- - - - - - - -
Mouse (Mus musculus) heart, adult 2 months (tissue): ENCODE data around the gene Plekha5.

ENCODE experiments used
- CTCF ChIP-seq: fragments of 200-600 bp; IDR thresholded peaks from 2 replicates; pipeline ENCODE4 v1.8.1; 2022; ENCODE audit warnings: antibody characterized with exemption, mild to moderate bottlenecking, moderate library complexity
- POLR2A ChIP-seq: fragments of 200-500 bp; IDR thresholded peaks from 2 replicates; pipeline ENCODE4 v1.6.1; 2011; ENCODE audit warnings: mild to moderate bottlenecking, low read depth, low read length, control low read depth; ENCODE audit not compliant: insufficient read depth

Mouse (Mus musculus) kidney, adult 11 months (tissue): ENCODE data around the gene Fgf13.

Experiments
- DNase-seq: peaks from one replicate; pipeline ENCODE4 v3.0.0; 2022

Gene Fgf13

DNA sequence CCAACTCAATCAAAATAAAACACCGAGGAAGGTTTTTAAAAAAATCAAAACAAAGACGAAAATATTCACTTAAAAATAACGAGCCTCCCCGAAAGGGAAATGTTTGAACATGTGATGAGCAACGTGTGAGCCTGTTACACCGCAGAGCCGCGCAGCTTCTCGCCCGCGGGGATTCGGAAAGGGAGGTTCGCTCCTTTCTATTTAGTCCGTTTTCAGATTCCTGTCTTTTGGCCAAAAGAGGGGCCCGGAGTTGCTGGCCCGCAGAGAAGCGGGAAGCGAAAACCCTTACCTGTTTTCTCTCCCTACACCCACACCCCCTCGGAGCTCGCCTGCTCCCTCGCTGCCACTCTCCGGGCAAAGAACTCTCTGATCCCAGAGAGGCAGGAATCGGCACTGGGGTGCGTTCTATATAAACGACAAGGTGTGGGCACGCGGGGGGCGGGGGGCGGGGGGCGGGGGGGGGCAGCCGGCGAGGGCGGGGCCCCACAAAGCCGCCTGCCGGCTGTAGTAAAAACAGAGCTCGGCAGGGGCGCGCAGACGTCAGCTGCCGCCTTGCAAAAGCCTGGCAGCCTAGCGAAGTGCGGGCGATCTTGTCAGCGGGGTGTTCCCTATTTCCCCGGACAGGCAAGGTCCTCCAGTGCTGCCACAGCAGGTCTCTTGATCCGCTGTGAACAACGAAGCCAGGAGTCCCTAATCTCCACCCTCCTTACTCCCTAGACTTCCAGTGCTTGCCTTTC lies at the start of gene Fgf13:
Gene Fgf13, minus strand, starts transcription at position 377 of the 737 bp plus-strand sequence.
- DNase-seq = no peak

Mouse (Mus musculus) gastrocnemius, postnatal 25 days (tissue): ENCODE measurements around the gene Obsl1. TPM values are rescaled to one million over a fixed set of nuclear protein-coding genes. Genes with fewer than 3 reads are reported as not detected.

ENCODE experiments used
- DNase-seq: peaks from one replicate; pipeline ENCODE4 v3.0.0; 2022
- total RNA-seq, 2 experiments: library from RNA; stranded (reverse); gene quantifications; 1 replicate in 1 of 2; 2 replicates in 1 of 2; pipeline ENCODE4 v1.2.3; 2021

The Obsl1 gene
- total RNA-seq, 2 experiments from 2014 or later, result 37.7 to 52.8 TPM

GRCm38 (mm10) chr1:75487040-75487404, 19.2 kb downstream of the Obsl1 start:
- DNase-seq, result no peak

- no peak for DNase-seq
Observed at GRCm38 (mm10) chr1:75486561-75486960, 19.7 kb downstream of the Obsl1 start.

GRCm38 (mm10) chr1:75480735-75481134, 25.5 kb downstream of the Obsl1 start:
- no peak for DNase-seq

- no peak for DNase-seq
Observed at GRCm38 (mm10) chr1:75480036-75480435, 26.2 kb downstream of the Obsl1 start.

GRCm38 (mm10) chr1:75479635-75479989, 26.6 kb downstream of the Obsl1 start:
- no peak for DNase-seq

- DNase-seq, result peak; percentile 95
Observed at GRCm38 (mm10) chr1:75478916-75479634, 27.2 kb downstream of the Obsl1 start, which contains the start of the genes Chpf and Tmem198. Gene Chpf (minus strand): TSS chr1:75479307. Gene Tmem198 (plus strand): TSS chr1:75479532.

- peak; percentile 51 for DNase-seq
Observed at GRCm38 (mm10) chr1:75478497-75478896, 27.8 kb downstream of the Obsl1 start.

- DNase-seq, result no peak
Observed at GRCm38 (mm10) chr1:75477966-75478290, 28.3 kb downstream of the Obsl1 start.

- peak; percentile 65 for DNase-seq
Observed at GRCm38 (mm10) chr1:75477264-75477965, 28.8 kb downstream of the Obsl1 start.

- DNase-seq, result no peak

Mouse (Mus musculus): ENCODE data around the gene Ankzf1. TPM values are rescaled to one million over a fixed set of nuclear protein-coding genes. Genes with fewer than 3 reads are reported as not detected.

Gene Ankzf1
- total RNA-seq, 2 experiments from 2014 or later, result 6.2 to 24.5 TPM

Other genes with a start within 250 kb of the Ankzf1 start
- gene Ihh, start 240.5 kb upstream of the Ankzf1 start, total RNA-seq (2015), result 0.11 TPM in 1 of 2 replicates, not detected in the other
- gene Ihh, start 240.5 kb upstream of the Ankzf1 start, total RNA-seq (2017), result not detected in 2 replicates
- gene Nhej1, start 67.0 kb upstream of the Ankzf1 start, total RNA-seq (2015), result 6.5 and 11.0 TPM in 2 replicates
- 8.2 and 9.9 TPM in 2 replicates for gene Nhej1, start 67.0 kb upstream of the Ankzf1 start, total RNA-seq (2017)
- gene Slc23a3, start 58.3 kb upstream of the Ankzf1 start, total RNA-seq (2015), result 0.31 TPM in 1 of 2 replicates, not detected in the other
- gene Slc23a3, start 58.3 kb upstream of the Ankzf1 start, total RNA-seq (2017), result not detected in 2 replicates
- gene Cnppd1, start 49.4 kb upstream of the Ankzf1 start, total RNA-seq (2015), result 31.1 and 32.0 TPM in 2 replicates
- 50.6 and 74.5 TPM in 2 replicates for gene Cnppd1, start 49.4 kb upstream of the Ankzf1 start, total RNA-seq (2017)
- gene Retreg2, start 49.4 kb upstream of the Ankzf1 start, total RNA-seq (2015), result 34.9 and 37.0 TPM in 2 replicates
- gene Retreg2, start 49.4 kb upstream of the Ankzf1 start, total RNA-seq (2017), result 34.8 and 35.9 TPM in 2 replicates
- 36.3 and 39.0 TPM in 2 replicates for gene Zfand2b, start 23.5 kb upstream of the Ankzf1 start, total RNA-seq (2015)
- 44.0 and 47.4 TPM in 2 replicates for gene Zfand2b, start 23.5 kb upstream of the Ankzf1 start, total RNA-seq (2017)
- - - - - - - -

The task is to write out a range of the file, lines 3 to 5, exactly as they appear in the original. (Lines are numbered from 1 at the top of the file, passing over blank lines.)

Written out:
- CTCF ChIP-seq: fragments of 200-600 bp; IDR thresholded peaks from 2 replicates; pipeline ENCODE4 v1.8.1; 2022; ENCODE audit warnings: antibody characterized with exemption, mild to moderate bottlenecking, moderate library complexity
- POLR2A ChIP-seq: fragments of 200-500 bp; IDR thresholded peaks from 2 replicates; pipeline ENCODE4 v1.6.1; 2011; ENCODE audit warnings: mild to moderate bottlenecking, low read depth, low read length, control low read depth; ENCODE audit not compliant: insufficient read depth

Mouse (Mus musculus) kidney, adult 11 months (tissue): ENCODE data around the gene Fgf13.